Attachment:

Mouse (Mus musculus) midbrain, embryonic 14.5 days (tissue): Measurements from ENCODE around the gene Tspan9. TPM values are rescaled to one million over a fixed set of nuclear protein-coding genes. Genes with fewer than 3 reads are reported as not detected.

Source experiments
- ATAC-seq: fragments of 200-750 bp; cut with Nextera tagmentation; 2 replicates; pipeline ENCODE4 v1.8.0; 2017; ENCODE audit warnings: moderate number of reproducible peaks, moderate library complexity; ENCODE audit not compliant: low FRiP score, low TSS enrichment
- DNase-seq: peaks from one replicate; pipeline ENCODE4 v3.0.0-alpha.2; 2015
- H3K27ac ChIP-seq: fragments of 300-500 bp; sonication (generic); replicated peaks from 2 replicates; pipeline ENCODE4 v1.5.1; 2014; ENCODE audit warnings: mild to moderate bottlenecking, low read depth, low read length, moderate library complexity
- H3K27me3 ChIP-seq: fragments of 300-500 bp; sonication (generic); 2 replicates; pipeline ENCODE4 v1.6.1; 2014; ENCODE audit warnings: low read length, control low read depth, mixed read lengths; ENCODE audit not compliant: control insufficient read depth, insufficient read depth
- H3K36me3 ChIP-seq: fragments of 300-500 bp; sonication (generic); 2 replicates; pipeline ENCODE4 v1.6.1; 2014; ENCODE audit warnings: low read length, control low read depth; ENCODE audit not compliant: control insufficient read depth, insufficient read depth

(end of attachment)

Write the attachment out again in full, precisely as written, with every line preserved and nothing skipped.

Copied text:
Mouse (Mus musculus) midbrain, embryonic 14.5 days (tissue): Measurements from ENCODE around the gene Tspan9. TPM values are rescaled to one million over a fixed set of nuclear protein-coding genes. Genes with fewer than 3 reads are reported as not detected.

Source experiments
- ATAC-seq: fragments of 200-750 bp; cut with Nextera tagmentation; 2 replicates; pipeline ENCODE4 v1.8.0; 2017; ENCODE audit warnings: moderate number of reproducible peaks, moderate library complexity; ENCODE audit not compliant: low FRiP score, low TSS enrichment
- DNase-seq: peaks from one replicate; pipeline ENCODE4 v3.0.0-alpha.2; 2015
- H3K27ac ChIP-seq: fragments of 300-500 bp; sonication (generic); replicated peaks from 2 replicates; pipeline ENCODE4 v1.5.1; 2014; ENCODE audit warnings: mild to moderate bottlenecking, low read depth, low read length, moderate library complexity
- H3K27me3 ChIP-seq: fragments of 300-500 bp; sonication (generic); 2 replicates; pipeline ENCODE4 v1.6.1; 2014; ENCODE audit warnings: low read length, control low read depth, mixed read lengths; ENCODE audit not compliant: control insufficient read depth, insufficient read depth
- H3K36me3 ChIP-seq: fragments of 300-500 bp; sonication (generic); 2 replicates; pipeline ENCODE4 v1.6.1; 2014; ENCODE audit warnings: low read length, control low read depth; ENCODE audit not compliant: control insufficient read depth, insufficient read depth